Center for Strategic Communication

Last month, affiliates of the terrorist group ISIS attacked key oil fields and pipelines in Libya. On February 4th the group attacked the al-Mabrook oil field, killing 12 people, and a February 14th bombing of a pipeline connecting the El Sarir field to the Hariga oil port led to significant damage. These attacks prompted Libya’s state-run National Oil Corp to issue a statement calling for the nationwide shutdown of oil production if attacks continue. Foreign operators are also withdrawing workers, citing a lack of security and growing civil unrest in the country. The brutal beheading of 21 Egyptian Christians in Libya also prompted retaliatory Egyptian airstrikes, further adding to the discord.

Are these recent attacks aimed at Libya’s energy infrastructures indicative of a new ISIS strategy? Would attacking energy installations reap more benefits in the long term than capturing them?

The dangers of increased attacks against a country’s energy installations are clear. For example, attacks on a country’s oil infrastructure leads to an increase in crude oil prices. In Nigeria in 2006, a sequence of low-key attacks against energy installations led to a decrease of nearly 1 million barrels per day (bpd) and a subsequent increase in the price of crude. Disruptions in the price of oil (that we are seeing today, albeit for multiple reasons) lead to volatility in global markets, promote political instability in producer regions, and drive away foreign investment opportunities.

The recent attacks in Libya are a case study in what can, and has, happened. Following ISIS attacks at al-Mabrook and the El Sarir pipeline, oil prices increased to $62 dollars per barrel. Additionally, the group’s recent takeover of the Mabrook and Bahi fields has led to decreased oil production in the country. Current production sits at less than 350,000 bpd, a significant drop from the peak of roughly 1.6 million bpd before the ouster of Muammar Gaddafi.  Although other factors contribute to fluctuating oil prices in the region, ISIS’s impact in Libya is clear. As oil analyst Olivier Jakob notes:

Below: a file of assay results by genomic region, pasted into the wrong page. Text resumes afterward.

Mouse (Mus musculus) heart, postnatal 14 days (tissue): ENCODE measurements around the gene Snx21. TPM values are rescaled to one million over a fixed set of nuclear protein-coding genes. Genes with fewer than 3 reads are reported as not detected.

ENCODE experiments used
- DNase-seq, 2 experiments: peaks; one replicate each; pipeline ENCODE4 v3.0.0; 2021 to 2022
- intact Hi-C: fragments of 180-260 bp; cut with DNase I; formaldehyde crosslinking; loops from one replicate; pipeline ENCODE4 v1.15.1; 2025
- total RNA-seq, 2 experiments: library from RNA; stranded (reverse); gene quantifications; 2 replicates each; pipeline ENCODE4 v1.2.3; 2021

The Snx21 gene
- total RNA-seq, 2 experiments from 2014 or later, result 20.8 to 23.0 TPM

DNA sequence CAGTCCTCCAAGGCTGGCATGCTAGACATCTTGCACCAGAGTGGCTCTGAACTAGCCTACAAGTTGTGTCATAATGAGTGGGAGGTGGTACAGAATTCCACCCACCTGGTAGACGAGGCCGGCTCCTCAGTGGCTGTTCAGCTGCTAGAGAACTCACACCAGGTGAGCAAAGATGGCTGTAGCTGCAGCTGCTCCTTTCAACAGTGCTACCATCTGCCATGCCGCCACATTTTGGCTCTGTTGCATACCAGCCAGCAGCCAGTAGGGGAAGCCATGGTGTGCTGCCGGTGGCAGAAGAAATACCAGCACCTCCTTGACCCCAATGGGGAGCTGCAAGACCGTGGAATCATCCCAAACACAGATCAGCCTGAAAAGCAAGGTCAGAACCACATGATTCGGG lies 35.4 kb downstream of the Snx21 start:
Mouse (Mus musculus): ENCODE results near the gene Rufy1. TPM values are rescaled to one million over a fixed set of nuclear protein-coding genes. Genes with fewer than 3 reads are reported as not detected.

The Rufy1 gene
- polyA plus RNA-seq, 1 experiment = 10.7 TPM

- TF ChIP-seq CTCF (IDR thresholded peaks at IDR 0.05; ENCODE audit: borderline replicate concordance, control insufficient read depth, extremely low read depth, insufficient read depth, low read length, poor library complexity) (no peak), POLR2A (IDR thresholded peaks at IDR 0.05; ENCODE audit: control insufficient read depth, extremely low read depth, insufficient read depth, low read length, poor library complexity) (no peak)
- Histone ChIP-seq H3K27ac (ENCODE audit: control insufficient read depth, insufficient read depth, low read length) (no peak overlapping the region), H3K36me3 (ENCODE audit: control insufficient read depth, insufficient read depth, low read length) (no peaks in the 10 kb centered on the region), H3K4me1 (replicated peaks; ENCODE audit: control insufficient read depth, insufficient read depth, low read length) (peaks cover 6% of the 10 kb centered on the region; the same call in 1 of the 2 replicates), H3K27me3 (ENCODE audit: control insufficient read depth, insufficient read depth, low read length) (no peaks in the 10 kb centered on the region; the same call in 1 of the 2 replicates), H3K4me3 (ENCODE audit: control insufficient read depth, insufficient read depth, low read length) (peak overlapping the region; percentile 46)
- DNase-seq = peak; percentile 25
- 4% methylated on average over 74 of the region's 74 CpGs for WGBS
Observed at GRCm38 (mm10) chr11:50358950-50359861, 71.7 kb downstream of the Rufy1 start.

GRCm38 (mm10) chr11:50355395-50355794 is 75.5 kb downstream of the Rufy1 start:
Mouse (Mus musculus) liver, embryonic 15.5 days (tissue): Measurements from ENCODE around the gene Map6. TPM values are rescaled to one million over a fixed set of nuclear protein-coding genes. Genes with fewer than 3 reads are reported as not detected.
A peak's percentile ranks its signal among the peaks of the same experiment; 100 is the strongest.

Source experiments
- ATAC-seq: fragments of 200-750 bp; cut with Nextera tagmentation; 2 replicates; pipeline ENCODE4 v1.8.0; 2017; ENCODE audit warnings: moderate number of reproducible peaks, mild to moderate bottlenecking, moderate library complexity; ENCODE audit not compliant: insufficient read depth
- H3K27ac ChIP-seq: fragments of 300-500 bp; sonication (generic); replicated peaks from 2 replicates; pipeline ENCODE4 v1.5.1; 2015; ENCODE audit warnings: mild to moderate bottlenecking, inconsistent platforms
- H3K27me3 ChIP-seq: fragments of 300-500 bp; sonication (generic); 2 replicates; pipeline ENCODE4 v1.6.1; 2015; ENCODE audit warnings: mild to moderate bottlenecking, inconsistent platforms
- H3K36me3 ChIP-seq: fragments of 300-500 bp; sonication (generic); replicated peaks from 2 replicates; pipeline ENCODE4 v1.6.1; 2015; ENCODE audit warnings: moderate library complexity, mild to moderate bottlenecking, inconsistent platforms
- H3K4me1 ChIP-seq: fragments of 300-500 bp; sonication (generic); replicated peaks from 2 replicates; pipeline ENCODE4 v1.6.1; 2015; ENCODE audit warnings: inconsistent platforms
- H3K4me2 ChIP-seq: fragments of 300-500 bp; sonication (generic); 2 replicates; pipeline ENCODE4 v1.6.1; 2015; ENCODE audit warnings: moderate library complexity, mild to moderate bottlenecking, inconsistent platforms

“The geopolitical risk [ISIS] is not something to write off.”

Should ISIS continue to move toward this type of campaign, the long-term effects of these attacks will be largely dependent upon the extent to which they can maintain their current hold over the areas they control. By destabilizing energy security in countries, which may be in their interest, they are faced with the dual problem of trying to enhance their own energy security. The same results could be attained by capturing- as opposed to destroying- energy installations throughout the Middle East. It will be important to keep an eye on the development of this strategy, as attacks on energy installations may be a precursor to more sustained efforts for their eventual capture and use by the terrorist group.

Can ISIS sustain a long-term campaign of attacking energy? Not likely. But a taste for the macabre is ISIS’s modus operandi. Should we really put it past them?


For more info on the current state of Libya, check out ASP’s official report here.

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